In case you're wondering, Bobby Nichols (left) won the 1970 Dow Jones Open, finishing at -12 to edge out Labron Harris and Dan Sikes, and while he wasn't exactly a Palmer or Nicklaus (they'd already fallen out of contention by the final round), Nichols did win the PGA Championship in 1964 and was always a factor in big tournaments. Nichols was not only the first, but the only winner of the Dow Jones Open. I wonder why the tournament only lasted the one year? Could be because, according to Sports Illustrated, Dow Jones dropped a cool half million in the process.

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As you know if you've been reading this feature for any length of time, I have a particular affinity for Judith Crist, TV Guide's movie critic, who skewers movies with such panache and gusto that she feels it necessary this week to write that, yes, she does indeed love the movies. "Anyone who is a movie critic can't 'hate' movies," Crist points out. "He has, in fact, not merely to 'like' movies but to love them." Why bother to criticize them in the first place if you don't care? And considering that she sees "nearly all of the more than 400 new films that open annually" in New York, you'd better believe that she cares.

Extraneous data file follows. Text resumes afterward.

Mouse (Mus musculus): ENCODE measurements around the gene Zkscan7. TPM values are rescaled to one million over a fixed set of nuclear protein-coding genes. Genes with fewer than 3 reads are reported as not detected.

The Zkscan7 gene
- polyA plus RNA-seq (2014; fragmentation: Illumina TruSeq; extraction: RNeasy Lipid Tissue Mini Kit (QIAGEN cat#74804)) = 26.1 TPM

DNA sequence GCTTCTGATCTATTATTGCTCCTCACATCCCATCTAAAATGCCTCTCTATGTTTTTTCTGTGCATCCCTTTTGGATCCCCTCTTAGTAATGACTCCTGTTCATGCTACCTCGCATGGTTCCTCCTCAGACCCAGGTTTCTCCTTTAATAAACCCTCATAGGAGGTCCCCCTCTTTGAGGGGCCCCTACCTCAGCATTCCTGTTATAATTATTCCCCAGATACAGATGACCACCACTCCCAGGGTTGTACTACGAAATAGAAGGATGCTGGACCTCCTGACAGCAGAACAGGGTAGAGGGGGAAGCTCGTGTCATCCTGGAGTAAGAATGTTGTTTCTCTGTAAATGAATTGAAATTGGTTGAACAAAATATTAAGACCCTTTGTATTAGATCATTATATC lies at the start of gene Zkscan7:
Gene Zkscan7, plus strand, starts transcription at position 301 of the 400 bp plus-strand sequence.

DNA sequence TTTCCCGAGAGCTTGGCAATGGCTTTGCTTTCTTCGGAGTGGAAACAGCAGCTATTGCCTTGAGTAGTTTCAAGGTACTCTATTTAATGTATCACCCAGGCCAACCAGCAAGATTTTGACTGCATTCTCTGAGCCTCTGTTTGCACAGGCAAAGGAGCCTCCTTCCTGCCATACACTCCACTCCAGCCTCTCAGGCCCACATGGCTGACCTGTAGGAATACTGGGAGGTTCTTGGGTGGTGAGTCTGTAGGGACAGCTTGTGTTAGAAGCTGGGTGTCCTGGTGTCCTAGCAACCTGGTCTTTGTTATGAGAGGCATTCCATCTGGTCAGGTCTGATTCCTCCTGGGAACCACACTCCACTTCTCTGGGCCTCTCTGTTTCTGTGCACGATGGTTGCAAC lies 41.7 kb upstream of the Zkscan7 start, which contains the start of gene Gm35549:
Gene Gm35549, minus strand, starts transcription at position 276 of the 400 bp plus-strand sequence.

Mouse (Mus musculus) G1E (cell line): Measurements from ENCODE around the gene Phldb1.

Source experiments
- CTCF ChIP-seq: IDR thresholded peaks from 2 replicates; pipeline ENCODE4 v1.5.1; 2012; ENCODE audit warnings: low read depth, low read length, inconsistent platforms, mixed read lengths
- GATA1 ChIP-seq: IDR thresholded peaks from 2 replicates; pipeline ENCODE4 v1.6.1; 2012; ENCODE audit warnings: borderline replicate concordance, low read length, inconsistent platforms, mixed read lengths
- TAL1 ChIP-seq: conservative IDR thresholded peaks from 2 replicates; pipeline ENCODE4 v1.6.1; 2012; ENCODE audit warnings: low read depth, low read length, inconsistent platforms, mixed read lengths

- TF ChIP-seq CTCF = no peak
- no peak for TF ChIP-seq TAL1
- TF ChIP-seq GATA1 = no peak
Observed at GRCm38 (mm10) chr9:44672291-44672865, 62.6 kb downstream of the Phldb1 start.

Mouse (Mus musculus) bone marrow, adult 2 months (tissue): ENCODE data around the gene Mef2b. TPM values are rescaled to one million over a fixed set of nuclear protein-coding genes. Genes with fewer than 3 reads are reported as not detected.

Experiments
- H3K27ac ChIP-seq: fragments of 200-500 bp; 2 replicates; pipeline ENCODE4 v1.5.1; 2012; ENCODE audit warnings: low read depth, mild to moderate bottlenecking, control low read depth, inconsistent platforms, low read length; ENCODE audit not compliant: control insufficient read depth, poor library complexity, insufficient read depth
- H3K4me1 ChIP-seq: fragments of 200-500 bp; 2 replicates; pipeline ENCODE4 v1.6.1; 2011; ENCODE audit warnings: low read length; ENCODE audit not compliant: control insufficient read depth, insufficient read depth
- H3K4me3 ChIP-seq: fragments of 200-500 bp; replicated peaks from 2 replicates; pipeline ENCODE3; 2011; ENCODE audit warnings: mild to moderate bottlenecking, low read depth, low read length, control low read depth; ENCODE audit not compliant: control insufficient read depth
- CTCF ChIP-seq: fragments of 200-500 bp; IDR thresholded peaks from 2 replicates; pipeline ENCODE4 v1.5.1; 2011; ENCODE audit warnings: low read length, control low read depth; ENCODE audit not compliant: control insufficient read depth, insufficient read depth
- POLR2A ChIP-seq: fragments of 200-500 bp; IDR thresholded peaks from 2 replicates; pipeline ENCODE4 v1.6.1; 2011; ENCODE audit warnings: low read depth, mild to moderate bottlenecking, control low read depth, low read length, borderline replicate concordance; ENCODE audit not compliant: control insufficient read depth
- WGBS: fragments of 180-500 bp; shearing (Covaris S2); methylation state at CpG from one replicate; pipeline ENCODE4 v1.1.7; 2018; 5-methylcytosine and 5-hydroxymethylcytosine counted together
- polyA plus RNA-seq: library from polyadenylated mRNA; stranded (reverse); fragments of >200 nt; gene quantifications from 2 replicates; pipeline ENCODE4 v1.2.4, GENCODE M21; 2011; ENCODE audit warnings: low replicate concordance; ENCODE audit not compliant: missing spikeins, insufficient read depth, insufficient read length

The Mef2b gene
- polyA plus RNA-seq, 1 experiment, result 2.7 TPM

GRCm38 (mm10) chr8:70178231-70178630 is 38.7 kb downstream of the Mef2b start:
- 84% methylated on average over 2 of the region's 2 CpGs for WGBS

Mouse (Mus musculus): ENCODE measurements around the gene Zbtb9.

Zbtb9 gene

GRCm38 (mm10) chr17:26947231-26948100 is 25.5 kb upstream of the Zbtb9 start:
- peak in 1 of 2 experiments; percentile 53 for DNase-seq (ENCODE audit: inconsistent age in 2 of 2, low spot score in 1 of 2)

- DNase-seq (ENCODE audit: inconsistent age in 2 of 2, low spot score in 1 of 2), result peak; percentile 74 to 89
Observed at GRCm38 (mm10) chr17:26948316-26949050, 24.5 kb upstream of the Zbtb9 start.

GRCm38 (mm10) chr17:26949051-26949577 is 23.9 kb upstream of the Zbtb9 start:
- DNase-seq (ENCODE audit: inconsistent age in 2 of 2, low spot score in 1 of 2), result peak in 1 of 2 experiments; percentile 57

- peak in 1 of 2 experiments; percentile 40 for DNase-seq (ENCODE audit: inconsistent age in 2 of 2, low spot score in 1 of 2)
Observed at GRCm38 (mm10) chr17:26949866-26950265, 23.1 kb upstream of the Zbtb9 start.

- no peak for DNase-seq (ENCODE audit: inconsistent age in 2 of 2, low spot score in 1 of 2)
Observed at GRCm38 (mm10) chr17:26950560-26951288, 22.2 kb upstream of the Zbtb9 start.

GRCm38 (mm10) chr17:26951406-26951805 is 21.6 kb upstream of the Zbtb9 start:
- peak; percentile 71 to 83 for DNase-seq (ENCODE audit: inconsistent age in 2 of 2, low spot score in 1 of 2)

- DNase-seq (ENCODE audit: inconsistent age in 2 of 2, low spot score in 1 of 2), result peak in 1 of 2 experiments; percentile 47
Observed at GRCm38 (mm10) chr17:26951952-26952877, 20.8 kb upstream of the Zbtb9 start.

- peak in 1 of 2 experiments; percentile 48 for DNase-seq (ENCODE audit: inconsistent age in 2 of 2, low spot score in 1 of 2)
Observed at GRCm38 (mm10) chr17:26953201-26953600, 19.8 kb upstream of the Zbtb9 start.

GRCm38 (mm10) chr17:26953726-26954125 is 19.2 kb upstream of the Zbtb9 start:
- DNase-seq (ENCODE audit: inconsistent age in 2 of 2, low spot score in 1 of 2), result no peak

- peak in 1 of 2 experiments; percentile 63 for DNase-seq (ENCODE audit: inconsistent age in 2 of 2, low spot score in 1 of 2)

But why, some people ask, does there need to be a television movie critic in the first place? As Crist says, "television in general has conditioned its audience to be grateful for small and even dubious favors" like seeing movies for free, featuring stars that don't generally appear on other programs, all in the comfort of one's own living room. Her answer to that is that the critic exists "to put forth an individual viewpoint for his readers to evaluate and react to. That, I think, is his function—to stimulate a response, hopefully favorable or very possibly negative—but a response." By responding, people are forced to "think for ourselves, probe, discover the whys of our agreement or disagreement and therefore formulate our own standards, test them and live by them."